U.S. seeks to tap unused airwaves for super WiFi

* Signals travel faster over larger areas

* FCC chief touts growth industries

* Availability varies by city, town

By John Poirier

WASHINGTON, Sept 13 (BestGrowthStock) – U.S. consumers clamoring
for more video and email while they’re on the go might see a
whole new breed of faster wireless devices in a couple of years
if regulators move as expected later this month to start
opening up empty airwaves for mobile broadband.

Tech companies are lobbying to use the airwaves to build a
new, super WiFi to serve not only users of mobile devices like
Apple (AAPL.O: ) iPads and other tablets but also homes, schools,
hospitals, businesses and municipalities.

Content providers such as Google (GOOG.O: ) would benefit
from the increased speeds to their sites, while device makers
such as Dell Inc (DELL.O: ), Nokia (NOK1V.HE: ) and Motorola Inc
(MOT.N: ) could profit by building new products to tap into the

Microsoft Corp (MSFT.O: ) and its competitors are prepared to
develop software for a super WiFi.

Broadcasters, however, have complained there could be
interference with channels currently in use.

The Federal Communications Commission is expected to adopt
a proposal at a meeting on Sept. 23 to make the unused airwaves
freely available to the entire public.

Considered prime real estate, these empty airwaves, called
“white spaces,” allow signals to travel faster, penetrate walls
more easily and cover larger geographical areas than current
spectrum used for WiFi.

They come from spaces between existing broadcast channels
that were freed up during the digital transition completed in

The airwaves are ideal for some rural communities where it
would be costly to install miles of wires and cables
underground or atop telephone poles.

“There is every reason to believe that this release of
unlicensed spectrum can generate new multibillion-dollar
industries in the United States,” FCC Chairman Julius
Genachowski said in a telephone interview with Reuters.

In 2008 the FCC took the first step of approving the use of
white spaces for wireless broadband.

It is not yet known how the FCC’s final rule will address
broadcasters’ concerns or how the industry’s standard-setting
body should proceed with technical details.

The National Association of Broadcasters said it is working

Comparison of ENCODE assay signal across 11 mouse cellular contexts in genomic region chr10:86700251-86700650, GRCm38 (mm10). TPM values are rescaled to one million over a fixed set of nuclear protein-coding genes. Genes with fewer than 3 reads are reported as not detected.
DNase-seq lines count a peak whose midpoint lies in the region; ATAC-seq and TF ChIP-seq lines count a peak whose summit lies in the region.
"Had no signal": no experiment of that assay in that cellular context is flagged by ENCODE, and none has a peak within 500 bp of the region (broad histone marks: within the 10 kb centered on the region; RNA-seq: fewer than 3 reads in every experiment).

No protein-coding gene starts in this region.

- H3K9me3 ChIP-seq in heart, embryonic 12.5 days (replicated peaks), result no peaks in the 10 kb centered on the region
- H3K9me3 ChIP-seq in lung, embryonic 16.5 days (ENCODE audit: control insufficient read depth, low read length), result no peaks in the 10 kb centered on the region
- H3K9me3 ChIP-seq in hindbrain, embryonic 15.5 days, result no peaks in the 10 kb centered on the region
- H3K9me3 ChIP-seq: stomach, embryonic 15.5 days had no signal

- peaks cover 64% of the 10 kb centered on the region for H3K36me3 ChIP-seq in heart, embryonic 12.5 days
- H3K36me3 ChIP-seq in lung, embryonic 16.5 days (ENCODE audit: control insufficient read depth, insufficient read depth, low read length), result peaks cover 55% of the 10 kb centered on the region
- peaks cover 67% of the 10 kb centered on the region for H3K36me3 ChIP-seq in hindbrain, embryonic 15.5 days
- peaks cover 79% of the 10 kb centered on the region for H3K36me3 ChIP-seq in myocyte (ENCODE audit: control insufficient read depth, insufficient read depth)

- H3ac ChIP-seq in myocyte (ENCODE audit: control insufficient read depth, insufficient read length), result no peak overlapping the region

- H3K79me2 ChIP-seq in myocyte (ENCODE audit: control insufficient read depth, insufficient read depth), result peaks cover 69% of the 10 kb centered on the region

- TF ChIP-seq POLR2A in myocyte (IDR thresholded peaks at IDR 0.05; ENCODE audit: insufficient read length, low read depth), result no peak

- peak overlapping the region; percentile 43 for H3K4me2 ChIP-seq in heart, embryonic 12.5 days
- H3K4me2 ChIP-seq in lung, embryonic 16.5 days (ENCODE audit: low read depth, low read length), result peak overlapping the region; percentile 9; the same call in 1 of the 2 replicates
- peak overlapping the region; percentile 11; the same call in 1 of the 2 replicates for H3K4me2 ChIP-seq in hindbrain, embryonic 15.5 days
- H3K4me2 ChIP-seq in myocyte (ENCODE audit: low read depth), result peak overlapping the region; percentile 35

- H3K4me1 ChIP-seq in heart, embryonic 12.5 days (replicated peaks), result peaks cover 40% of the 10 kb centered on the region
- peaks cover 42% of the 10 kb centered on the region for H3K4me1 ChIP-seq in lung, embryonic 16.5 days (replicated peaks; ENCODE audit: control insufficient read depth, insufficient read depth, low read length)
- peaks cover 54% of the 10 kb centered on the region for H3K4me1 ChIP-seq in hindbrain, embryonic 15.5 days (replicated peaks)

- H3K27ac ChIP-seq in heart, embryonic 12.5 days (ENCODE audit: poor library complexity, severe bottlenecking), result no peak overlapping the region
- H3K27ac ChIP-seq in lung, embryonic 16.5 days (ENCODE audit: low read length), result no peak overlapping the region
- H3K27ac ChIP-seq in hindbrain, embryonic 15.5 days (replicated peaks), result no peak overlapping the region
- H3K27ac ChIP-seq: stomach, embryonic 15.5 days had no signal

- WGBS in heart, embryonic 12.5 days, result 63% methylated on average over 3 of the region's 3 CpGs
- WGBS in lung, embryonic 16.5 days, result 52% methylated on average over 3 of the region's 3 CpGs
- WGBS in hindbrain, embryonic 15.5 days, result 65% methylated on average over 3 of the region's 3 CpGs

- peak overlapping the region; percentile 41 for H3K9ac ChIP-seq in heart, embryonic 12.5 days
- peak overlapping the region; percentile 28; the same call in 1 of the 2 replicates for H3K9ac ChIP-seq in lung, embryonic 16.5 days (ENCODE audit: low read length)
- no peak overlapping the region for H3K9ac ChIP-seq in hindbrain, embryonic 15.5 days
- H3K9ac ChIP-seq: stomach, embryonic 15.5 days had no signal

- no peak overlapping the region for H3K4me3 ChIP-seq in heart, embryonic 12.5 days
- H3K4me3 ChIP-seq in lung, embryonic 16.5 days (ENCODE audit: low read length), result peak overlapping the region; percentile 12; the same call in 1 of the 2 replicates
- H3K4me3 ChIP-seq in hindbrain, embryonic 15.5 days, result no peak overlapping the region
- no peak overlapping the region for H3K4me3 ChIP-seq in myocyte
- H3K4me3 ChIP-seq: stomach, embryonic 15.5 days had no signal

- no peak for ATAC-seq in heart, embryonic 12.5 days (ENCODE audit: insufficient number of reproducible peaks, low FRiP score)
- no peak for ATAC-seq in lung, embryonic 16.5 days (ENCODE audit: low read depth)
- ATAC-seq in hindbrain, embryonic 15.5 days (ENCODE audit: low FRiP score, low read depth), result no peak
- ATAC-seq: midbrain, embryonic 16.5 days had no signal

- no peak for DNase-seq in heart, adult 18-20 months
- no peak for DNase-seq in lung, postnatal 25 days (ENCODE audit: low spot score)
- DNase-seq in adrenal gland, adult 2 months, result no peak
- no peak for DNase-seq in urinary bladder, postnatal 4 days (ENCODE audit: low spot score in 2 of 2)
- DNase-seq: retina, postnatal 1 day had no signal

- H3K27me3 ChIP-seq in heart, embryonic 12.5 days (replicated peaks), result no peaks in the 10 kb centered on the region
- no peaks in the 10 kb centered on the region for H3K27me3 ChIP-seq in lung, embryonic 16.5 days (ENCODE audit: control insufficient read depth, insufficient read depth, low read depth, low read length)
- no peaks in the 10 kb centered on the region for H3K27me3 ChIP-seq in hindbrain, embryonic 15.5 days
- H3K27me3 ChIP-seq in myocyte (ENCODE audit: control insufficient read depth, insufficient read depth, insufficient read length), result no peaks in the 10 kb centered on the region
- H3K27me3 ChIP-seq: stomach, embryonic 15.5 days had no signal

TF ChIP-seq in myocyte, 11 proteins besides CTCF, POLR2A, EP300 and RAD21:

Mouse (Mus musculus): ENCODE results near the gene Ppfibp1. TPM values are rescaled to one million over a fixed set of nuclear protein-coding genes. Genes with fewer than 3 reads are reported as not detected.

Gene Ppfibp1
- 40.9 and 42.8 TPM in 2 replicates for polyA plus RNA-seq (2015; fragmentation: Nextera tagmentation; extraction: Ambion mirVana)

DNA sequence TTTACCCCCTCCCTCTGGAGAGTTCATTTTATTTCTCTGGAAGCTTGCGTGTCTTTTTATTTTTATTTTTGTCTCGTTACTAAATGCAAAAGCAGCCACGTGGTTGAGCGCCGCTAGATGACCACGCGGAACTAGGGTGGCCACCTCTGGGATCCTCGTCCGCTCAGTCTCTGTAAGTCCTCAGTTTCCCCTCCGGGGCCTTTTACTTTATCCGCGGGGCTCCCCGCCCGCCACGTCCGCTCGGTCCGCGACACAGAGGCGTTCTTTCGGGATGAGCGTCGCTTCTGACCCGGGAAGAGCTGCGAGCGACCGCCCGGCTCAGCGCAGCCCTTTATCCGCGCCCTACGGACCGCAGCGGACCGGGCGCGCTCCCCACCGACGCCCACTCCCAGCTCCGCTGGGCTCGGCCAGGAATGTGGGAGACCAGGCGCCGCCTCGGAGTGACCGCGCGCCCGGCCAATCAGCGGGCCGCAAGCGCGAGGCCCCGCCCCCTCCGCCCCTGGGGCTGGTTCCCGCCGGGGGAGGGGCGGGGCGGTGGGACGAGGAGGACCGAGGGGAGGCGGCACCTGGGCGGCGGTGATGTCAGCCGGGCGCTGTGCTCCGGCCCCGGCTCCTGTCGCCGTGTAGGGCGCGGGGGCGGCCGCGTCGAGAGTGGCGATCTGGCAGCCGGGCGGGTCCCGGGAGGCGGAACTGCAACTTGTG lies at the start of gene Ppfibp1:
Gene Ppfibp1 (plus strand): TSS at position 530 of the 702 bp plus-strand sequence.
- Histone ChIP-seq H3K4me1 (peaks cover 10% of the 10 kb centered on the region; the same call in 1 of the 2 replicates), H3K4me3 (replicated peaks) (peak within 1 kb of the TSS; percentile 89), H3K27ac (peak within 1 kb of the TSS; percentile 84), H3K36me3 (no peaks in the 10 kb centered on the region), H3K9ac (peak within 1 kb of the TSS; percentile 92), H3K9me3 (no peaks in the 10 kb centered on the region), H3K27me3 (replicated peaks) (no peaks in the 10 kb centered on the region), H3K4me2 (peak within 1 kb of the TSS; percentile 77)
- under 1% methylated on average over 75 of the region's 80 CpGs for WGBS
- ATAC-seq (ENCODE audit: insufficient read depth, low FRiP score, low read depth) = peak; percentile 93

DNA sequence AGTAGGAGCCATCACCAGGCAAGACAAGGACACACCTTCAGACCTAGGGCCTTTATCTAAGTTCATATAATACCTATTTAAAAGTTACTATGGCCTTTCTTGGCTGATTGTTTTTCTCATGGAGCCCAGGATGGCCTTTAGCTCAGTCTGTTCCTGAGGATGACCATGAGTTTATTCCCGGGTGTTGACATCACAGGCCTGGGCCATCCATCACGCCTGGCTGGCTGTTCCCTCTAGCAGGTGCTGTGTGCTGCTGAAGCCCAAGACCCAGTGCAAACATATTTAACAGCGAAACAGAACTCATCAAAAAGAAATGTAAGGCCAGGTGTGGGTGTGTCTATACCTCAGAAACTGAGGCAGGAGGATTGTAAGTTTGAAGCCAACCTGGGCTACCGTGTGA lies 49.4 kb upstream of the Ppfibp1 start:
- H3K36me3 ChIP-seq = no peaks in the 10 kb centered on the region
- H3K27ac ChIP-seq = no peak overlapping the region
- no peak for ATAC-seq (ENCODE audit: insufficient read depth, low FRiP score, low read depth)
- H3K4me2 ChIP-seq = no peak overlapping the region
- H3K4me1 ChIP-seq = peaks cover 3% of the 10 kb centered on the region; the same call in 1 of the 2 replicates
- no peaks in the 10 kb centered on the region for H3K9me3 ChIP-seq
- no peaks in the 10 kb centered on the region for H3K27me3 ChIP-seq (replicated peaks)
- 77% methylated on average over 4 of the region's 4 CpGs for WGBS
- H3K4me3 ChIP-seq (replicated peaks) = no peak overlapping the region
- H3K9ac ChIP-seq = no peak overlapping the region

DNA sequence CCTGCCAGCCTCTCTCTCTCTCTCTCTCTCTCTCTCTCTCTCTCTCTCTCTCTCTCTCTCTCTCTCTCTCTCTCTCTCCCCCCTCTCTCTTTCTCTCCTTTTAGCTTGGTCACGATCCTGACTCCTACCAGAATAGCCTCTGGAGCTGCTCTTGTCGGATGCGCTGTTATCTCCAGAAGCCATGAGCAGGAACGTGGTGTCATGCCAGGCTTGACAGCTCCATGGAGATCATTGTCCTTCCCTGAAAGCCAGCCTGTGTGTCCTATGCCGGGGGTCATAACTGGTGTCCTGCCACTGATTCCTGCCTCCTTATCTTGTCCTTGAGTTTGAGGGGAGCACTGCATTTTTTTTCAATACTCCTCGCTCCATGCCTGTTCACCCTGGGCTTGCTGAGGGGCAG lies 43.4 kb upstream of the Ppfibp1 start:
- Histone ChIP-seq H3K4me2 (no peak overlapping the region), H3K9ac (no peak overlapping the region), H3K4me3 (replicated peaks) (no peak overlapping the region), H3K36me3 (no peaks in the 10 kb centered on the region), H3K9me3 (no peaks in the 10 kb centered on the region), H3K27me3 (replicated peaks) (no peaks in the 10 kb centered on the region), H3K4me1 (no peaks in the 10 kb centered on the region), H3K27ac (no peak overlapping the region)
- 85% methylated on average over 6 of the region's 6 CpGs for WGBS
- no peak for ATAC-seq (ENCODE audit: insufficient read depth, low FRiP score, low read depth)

with the FCC to adopt a final rule that would prevent

Freeing up some spectrum would be a small victory for
Genachowski, who has been criticized by some for not acting
more decisively on major issues such as how to regulate
high-speed Internet traffic.

Freeing up airwaves for wireless broadband is also a major
goal of the FCC’s National Broadband Plan, which is aimed at
making affordable broadband available to all Americans.

Spectrum, a limited and highly coveted resource, is at the
center of a push by wireless companies seeking to meet a huge
demand in handheld devices over the next decade.

“This will help address that demand,” Genachowski said.


Consumers may have to wait at a year and a half to two
years to start seeing the benefits as network operators, chip
vendors and device manufacturers all work together to create
industry standards similar to the ones used for current WiFi.

“The white spaces have the potential to spark the next
generation of wireless communications,” said Google telecom and
media counsel Rick Whitt.

Google is among a group of tech companies touting the
benefits of the empty channels, telling regulators in a July
letter that new products will lead to new investment and create
jobs — music to the ears of any regulator and politician.

The industry group which also includes Hewlett-Packard Co
(HPQ.N: ), Skype, Atheros Communications Inc (ATHR.O: ) and
Broadcom Corp (BRCM.O: ), says homes, campuses, municipalities
and energy grids will benefit from white spaces.

The benefits could vary from city to city. Top markets such
as New York and Los Angeles may have fewer vacant channels than
smaller metropolitan areas but officials expect 5 to 10
channels to be vacant in most U.S. cities.

Companies are working on how to outfit devices with
technology to determine which unused channels are available and
address broadcasters’ concerns about potential interference.

Towns and cities in Virginia, North Carolina and California
have been testing sites and are using white space broadband to
connect schools, provide public “hot spots,” test water quality
and monitor electricity consumption.

“Transmissions using white spaces frequencies can attain a
greater range for the same power — or the same range with
lower power consumption — than existing higher frequency
unlicensed bands,” the industry group wrote.
(Reporting by John Poirier; Editing by Gary Hill)

U.S. seeks to tap unused airwaves for super WiFi